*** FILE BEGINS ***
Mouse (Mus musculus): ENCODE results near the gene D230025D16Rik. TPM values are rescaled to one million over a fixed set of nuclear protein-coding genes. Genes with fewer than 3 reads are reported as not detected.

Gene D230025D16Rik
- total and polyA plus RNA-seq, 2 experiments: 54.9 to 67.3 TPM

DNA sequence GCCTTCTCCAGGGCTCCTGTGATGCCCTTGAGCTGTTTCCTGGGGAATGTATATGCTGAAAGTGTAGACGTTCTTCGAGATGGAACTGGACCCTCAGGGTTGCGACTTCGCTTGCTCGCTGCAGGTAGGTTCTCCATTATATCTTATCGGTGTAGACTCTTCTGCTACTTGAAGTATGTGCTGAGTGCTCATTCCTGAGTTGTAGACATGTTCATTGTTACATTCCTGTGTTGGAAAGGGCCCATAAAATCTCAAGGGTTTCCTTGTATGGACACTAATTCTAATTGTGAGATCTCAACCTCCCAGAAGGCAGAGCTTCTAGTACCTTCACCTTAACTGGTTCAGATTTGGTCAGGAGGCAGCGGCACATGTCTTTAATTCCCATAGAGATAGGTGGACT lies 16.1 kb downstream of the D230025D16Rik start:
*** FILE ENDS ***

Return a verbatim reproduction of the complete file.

Mouse (Mus musculus): ENCODE results near the gene D230025D16Rik. TPM values are rescaled to one million over a fixed set of nuclear protein-coding genes. Genes with fewer than 3 reads are reported as not detected.

Gene D230025D16Rik
- total and polyA plus RNA-seq, 2 experiments: 54.9 to 67.3 TPM

DNA sequence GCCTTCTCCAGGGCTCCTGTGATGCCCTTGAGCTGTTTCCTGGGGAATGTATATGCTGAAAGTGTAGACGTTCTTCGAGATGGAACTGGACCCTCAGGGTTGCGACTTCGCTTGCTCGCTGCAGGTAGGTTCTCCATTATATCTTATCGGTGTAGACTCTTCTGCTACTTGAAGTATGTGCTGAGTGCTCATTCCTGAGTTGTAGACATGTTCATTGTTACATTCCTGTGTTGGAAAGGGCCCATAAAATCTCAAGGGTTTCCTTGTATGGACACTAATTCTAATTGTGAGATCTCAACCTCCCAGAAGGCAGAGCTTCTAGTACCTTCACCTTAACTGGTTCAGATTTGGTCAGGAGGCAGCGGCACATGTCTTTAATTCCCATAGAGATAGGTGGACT lies 16.1 kb downstream of the D230025D16Rik start: